Japan shooting itself in the foot by caving to US pressure on containing China: expert
Published: Mar 31, 2023 08:27 PM
An engineer analyzes chips at a chip factory in Nantong, East China's Jiangsu Province in February. Photo: VCG

An engineer analyzes chips at a chip factory in Nantong, East China's Jiangsu Province in February. Photo: VCG

Japan's willingness to blindly follow the US as its pawn in technology containment toward China may cost it dearly, Chinese experts said on Friday.

Japan's government on Friday said it plans to restrict exports of some 23 types of semiconductor manufacturing equipment. The move is seen to be the country aligning itself with the US technology curbs on China.

Chinese Foreign Ministry spokesperson Mao Ning said on Friday that politicizing trade, economic and technology issues, making them a tool and a weapon of the US, and destabilizing the global industrial and supply chains will benefit no one.

Japan will impose export controls on six categories of equipment used in chip manufacturing, according to Ministry of Economy, Trade and Industry. Equipment from cleaning, deposition, lithography and etching are affected and on the surface, it did not specify China as the target of those measures, noting equipment makers will need to seek export permission for all regions.

The ministry said that the goal of the export restrictions, to come into force in July, was to stop advanced technology being used for military purposes.

It is expected that major Japanese players in the field, including Nikon Corp, Tokyo Electron Ltd, Screen Holdings Co Ltd and Advantest Corp will be affected by the new rules.

Kyodo News reported on Friday that although Japan and the Netherlands did not specify China and are more lenient in exports control measures, these moves will surely meet with strong opposition from China.

Ma Jihua, a veteran tech analyst, told the Global Times that the latest Japanese move aims to put some of its discriminatory practices into writing but there is also a hype aimed at discouraging Chinese firms.

A web of containment set up by the US aimed at curbing China has already been shown to have a lot of loopholes and become increasing expensive to implement, Ma said.

The Chinese technology sector has withstood the US' technology stranglehold for six years, and homegrown solutions are expected to appear in a few more years, noted Ma.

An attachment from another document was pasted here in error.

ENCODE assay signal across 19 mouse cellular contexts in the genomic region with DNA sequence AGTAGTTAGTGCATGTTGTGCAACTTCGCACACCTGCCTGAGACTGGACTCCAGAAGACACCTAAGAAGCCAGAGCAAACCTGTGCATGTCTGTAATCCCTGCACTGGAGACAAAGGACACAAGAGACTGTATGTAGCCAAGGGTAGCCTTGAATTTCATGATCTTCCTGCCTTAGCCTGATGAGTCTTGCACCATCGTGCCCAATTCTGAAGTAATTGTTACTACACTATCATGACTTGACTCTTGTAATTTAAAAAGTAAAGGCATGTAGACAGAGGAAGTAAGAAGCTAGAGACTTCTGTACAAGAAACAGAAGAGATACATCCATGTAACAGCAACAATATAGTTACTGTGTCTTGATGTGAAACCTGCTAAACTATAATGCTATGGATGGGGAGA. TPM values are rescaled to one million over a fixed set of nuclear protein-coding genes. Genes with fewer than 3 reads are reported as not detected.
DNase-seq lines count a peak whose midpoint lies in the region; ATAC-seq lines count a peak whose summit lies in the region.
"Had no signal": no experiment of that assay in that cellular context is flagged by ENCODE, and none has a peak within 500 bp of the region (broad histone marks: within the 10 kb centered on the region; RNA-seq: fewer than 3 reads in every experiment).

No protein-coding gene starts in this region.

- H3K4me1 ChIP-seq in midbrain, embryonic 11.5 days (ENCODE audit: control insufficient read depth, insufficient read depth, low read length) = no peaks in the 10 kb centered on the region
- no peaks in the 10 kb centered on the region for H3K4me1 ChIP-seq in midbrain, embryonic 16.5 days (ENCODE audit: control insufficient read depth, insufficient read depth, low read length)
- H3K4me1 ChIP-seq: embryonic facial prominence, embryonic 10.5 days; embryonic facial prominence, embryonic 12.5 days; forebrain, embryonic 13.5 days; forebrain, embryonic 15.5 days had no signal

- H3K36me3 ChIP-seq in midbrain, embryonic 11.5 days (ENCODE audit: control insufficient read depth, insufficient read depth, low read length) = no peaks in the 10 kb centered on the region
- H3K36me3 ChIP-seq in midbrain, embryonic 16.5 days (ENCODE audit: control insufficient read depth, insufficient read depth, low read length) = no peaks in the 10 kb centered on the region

"The Netherlands and Japan, pressed into service for the US, are also halfhearted, calculating their own best interests and are unlikely to act in lock step, further eroding the effectiveness of the US tech containment," Ma said. 

Japan's move follows announcement by the Netherlands government on plans to restrict chipmaking equipment exports earlier in March. The move were also seen as being in alignment to US technology containment with the US in October imposing restrictions on chipmaking tool exports to China. 

ASML CEO Peter Wennink visited China this week and met with China's Minister of Commerce Wang Wentao, on which occasion Wang said he hopes ASML will jointly safeguard supply chain stability of the global semiconductor industry.

China has repeatedly accused the US of orchestrating a "tech hegemony" and urged the Netherlands not to follow export control measures put forward by certain countries.

Chinese experts claimed that if Japan chooses to be a US' pawn, its companies will lose a big chunk of revenue and have to slash research and development investment. The curb will erode the long-term competitiveness of these companies and cost Japan dearly, they noted.

The spread of US' unilateralism is hurting the global economy and although Japanese companies have been affected by trade frictions between China and the US, most Japanese companies do not want to "decouple" from China, Tadashi Izawa, president of Japan-China Economic Association, said at the 2023 China Development Forum on March 25.

Amid a push for technology self-reliance and faster domestic replacements to break through the US' containment and encirclement, the second phase of the National Integrated Circuit Industry Investment Fund Co, also known as the "Big Fund II," has invested heavily in China's semiconductor manufacturing, equipment and related materials and other key links, with a notable increase in the upstream, so as to break bottlenecks as soon as possible and fuel domestic demand.

A CEO of China's telecommunication giant Huawei, under years of US crackdown, confirmed on Friday that the company is now able to design chip produced at or above 14-nanometer technology with homegrown electronic design automation (EDA) tools it develops.

Japan's Minister for Foreign Affairs Yoshimasa Hayashi will visit China over the weekend, Foreign Ministry spokesperson Mao Ning announced on Friday.